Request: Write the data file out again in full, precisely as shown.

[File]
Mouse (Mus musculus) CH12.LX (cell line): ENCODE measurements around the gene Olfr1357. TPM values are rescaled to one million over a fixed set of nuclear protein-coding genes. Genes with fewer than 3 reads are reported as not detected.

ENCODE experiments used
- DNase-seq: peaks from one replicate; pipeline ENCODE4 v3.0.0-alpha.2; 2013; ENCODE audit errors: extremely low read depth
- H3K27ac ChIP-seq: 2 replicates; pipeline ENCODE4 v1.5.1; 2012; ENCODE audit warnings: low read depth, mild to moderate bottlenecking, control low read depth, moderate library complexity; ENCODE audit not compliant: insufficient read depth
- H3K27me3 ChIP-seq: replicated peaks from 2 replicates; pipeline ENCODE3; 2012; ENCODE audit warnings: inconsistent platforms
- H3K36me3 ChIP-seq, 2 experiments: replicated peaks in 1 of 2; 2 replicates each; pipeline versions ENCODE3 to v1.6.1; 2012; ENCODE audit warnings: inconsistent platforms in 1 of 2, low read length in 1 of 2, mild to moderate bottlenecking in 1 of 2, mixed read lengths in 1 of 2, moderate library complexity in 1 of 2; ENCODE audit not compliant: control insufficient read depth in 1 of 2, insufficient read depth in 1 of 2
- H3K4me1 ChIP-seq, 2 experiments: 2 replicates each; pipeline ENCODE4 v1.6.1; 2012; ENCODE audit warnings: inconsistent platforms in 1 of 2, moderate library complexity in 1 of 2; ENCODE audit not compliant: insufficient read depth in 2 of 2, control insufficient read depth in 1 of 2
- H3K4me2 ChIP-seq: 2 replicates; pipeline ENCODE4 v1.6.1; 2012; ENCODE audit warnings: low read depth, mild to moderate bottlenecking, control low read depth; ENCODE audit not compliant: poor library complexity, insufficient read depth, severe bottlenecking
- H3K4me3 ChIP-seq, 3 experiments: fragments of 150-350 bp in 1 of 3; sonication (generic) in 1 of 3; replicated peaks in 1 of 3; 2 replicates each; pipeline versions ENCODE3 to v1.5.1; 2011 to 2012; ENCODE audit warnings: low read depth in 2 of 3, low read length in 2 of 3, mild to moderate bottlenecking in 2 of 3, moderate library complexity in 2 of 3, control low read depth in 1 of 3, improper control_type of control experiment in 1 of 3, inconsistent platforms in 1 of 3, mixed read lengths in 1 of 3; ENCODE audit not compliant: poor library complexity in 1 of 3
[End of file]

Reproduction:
Mouse (Mus musculus) CH12.LX (cell line): ENCODE measurements around the gene Olfr1357. TPM values are rescaled to one million over a fixed set of nuclear protein-coding genes. Genes with fewer than 3 reads are reported as not detected.

ENCODE experiments used
- DNase-seq: peaks from one replicate; pipeline ENCODE4 v3.0.0-alpha.2; 2013; ENCODE audit errors: extremely low read depth
- H3K27ac ChIP-seq: 2 replicates; pipeline ENCODE4 v1.5.1; 2012; ENCODE audit warnings: low read depth, mild to moderate bottlenecking, control low read depth, moderate library complexity; ENCODE audit not compliant: insufficient read depth
- H3K27me3 ChIP-seq: replicated peaks from 2 replicates; pipeline ENCODE3; 2012; ENCODE audit warnings: inconsistent platforms
- H3K36me3 ChIP-seq, 2 experiments: replicated peaks in 1 of 2; 2 replicates each; pipeline versions ENCODE3 to v1.6.1; 2012; ENCODE audit warnings: inconsistent platforms in 1 of 2, low read length in 1 of 2, mild to moderate bottlenecking in 1 of 2, mixed read lengths in 1 of 2, moderate library complexity in 1 of 2; ENCODE audit not compliant: control insufficient read depth in 1 of 2, insufficient read depth in 1 of 2
- H3K4me1 ChIP-seq, 2 experiments: 2 replicates each; pipeline ENCODE4 v1.6.1; 2012; ENCODE audit warnings: inconsistent platforms in 1 of 2, moderate library complexity in 1 of 2; ENCODE audit not compliant: insufficient read depth in 2 of 2, control insufficient read depth in 1 of 2
- H3K4me2 ChIP-seq: 2 replicates; pipeline ENCODE4 v1.6.1; 2012; ENCODE audit warnings: low read depth, mild to moderate bottlenecking, control low read depth; ENCODE audit not compliant: poor library complexity, insufficient read depth, severe bottlenecking
- H3K4me3 ChIP-seq, 3 experiments: fragments of 150-350 bp in 1 of 3; sonication (generic) in 1 of 3; replicated peaks in 1 of 3; 2 replicates each; pipeline versions ENCODE3 to v1.5.1; 2011 to 2012; ENCODE audit warnings: low read depth in 2 of 3, low read length in 2 of 3, mild to moderate bottlenecking in 2 of 3, moderate library complexity in 2 of 3, control low read depth in 1 of 3, improper control_type of control experiment in 1 of 3, inconsistent platforms in 1 of 3, mixed read lengths in 1 of 3; ENCODE audit not compliant: poor library complexity in 1 of 3